. . . [more]
Posted in: Administrative Law, Dispute Resolution

A Reminder to Innovators: Change Is About Values and Identity

We know that change is hard, especially when (as it usually does) it involves changing the behaviour of human beings. Can we argue or persuade our way through this kind of change?

According to transformation expert Greg Satell, the answer is a resounding NO!

First, some background. Legal professionals are taught that success depends on sound and logical arguments to persuade the other party(ies) or a decision-maker of the rightness of the client’s position. Most of us are also firmly connected to the need to be “right”. While this approach may suit our adversarial system, it can create a . . . [more]

Posted in: Dispute Resolution

Are Hybrid in-Person and Virtual ADR Proceedings the New Normal?

As we (fingers crossed) emerge from the COVID pandemic over the coming months, one of the things we will ponder is how much we want go back to in-person mediation, arbitration and other proceedings.

There will always be many advantage to meeting face-to-face. The personal connection does help facilitate discussion and settlement of disputes. It is also an advantage for adjudicators to see and hear counsel and witnesses in the flesh.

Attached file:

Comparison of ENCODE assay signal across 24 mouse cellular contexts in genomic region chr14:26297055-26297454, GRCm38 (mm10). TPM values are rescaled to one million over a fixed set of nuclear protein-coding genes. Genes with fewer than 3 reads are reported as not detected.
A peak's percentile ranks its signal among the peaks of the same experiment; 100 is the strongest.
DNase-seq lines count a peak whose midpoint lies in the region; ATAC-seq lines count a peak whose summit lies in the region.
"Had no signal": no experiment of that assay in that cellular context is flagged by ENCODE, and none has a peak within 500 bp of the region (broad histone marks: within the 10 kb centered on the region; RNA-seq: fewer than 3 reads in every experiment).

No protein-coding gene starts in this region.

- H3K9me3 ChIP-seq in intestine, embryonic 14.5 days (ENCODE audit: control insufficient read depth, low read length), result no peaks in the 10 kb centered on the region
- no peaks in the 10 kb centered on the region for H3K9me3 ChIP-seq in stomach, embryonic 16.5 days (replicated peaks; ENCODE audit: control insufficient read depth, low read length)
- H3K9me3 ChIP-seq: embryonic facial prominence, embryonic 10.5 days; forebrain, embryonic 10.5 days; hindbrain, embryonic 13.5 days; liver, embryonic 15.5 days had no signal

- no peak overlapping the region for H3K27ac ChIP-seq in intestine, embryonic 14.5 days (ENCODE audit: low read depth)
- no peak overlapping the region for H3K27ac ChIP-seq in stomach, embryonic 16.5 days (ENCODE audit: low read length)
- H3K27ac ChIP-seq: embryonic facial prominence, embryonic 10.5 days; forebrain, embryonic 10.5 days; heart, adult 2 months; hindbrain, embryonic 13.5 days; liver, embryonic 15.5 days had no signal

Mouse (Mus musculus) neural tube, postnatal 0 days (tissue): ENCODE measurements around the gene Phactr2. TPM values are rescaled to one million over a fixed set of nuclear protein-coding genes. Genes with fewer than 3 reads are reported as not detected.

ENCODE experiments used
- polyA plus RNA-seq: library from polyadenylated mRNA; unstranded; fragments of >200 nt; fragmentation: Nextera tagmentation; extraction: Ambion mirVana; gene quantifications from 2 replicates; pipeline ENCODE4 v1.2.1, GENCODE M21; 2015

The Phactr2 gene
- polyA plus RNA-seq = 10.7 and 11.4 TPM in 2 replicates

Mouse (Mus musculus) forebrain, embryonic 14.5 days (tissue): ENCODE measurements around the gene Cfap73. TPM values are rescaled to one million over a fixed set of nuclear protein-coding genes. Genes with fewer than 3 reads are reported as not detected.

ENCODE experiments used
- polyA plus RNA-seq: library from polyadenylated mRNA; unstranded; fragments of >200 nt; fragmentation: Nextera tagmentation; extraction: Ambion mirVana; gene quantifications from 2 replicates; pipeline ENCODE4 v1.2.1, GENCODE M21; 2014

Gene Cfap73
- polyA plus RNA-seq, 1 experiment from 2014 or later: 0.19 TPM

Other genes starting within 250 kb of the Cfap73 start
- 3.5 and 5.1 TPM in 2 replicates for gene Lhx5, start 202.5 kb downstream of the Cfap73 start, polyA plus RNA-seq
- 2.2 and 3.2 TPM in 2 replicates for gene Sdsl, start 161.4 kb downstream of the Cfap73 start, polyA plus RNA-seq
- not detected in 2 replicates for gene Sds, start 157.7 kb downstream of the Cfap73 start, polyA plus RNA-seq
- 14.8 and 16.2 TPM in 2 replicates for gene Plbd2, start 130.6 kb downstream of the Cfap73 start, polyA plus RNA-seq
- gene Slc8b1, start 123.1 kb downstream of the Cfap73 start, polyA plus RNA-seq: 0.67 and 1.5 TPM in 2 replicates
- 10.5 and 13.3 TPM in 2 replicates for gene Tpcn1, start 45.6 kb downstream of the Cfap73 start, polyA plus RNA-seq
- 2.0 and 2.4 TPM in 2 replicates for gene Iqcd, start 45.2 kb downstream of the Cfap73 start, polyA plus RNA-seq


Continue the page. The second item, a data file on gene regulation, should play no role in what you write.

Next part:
But online tools have improved a lot in the past 18 months. So has our comfort level using those tools, many of which have been around much longer. How . . . [more]

Posted in: Dispute Resolution

The Open Court Principle and Privacy: A New Frontier?

To make clear the necessity of privacy as a context for respect, love, friendship and trust is to bring out also why a threat to privacy seems to threaten our very integrity as persons. …

Charles Fried, “Privacy,” (1968) 77:3 Yale Law Journal 475–493

Article 1: Human dignity is inviolable. It must be respected and protected.

Charter of Fundamental Rights of the European Union

Whereas respect for the dignity of human beings, equality of women and men, and recognition of their rights and freedoms constitute the foundation of justice, liberty and peace;

4. Every person has a right to

. . . [more]
Posted in: Dispute Resolution

Summer Reading and Coming Events

I just returned from a glorious 3-week summer break and am now trying to catch up on my accumulated emails. A few things caught my eye that I thought may be of interest to other SLAW devotees:

  1. IAALS events – I have followed the Institute for the Advancement of the America Legal System for some time. It is a U.S. leader in the analysis and reform of the U.S. justice system, including through unbundled legal services. Two events to note:
    1. Redesigning Legal Speaker Series: The next session is on August 24, 2021 and is entitled “Legal Tech –
. . . [more]
Posted in: Dispute Resolution

Mediator Proposals: Yes or No?